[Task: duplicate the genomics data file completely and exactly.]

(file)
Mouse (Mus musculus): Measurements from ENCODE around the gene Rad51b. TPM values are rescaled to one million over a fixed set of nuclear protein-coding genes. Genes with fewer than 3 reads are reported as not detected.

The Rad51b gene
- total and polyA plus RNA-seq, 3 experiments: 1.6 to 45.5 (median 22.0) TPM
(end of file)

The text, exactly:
Mouse (Mus musculus): Measurements from ENCODE around the gene Rad51b. TPM values are rescaled to one million over a fixed set of nuclear protein-coding genes. Genes with fewer than 3 reads are reported as not detected.

The Rad51b gene
- total and polyA plus RNA-seq, 3 experiments: 1.6 to 45.5 (median 22.0) TPM